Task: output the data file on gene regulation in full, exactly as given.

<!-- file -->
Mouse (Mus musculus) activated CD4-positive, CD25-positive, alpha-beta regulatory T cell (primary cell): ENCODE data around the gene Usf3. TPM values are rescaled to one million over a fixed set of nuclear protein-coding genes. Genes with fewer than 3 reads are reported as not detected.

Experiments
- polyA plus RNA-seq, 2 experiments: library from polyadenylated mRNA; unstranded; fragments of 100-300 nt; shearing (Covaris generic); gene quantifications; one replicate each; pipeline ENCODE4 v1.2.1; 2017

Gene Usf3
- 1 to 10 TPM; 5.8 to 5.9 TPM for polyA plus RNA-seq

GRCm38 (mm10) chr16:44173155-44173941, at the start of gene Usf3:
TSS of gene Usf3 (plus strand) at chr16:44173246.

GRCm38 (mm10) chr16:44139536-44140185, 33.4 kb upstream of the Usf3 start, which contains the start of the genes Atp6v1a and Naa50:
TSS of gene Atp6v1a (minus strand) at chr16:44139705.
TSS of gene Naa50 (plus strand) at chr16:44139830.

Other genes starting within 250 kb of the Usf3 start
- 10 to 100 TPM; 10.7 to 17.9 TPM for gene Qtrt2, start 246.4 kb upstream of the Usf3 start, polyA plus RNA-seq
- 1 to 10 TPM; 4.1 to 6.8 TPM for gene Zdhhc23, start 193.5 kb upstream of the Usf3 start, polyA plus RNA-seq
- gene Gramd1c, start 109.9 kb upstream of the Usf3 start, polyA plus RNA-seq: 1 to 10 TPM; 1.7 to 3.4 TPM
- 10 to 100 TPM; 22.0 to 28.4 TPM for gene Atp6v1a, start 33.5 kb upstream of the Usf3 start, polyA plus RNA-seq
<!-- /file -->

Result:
Mouse (Mus musculus) activated CD4-positive, CD25-positive, alpha-beta regulatory T cell (primary cell): ENCODE data around the gene Usf3. TPM values are rescaled to one million over a fixed set of nuclear protein-coding genes. Genes with fewer than 3 reads are reported as not detected.

Experiments
- polyA plus RNA-seq, 2 experiments: library from polyadenylated mRNA; unstranded; fragments of 100-300 nt; shearing (Covaris generic); gene quantifications; one replicate each; pipeline ENCODE4 v1.2.1; 2017

Gene Usf3
- 1 to 10 TPM; 5.8 to 5.9 TPM for polyA plus RNA-seq

GRCm38 (mm10) chr16:44173155-44173941, at the start of gene Usf3:
TSS of gene Usf3 (plus strand) at chr16:44173246.

GRCm38 (mm10) chr16:44139536-44140185, 33.4 kb upstream of the Usf3 start, which contains the start of the genes Atp6v1a and Naa50:
TSS of gene Atp6v1a (minus strand) at chr16:44139705.
TSS of gene Naa50 (plus strand) at chr16:44139830.

Other genes starting within 250 kb of the Usf3 start
- 10 to 100 TPM; 10.7 to 17.9 TPM for gene Qtrt2, start 246.4 kb upstream of the Usf3 start, polyA plus RNA-seq
- 1 to 10 TPM; 4.1 to 6.8 TPM for gene Zdhhc23, start 193.5 kb upstream of the Usf3 start, polyA plus RNA-seq
- gene Gramd1c, start 109.9 kb upstream of the Usf3 start, polyA plus RNA-seq: 1 to 10 TPM; 1.7 to 3.4 TPM
- 10 to 100 TPM; 22.0 to 28.4 TPM for gene Atp6v1a, start 33.5 kb upstream of the Usf3 start, polyA plus RNA-seq